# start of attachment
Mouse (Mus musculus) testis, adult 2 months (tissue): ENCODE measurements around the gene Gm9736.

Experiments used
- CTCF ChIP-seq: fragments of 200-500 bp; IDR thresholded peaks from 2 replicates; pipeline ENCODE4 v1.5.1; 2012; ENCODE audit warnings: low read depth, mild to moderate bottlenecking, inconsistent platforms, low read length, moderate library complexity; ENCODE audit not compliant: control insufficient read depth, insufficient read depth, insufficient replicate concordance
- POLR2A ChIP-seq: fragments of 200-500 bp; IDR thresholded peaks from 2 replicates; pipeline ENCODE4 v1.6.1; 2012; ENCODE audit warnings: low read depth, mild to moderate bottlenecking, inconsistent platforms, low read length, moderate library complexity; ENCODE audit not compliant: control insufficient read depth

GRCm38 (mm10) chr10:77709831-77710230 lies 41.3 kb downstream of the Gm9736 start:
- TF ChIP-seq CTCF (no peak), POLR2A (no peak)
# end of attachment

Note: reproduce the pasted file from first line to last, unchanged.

Mouse (Mus musculus) testis, adult 2 months (tissue): ENCODE measurements around the gene Gm9736.

Experiments used
- CTCF ChIP-seq: fragments of 200-500 bp; IDR thresholded peaks from 2 replicates; pipeline ENCODE4 v1.5.1; 2012; ENCODE audit warnings: low read depth, mild to moderate bottlenecking, inconsistent platforms, low read length, moderate library complexity; ENCODE audit not compliant: control insufficient read depth, insufficient read depth, insufficient replicate concordance
- POLR2A ChIP-seq: fragments of 200-500 bp; IDR thresholded peaks from 2 replicates; pipeline ENCODE4 v1.6.1; 2012; ENCODE audit warnings: low read depth, mild to moderate bottlenecking, inconsistent platforms, low read length, moderate library complexity; ENCODE audit not compliant: control insufficient read depth

GRCm38 (mm10) chr10:77709831-77710230 lies 41.3 kb downstream of the Gm9736 start:
- TF ChIP-seq CTCF (no peak), POLR2A (no peak)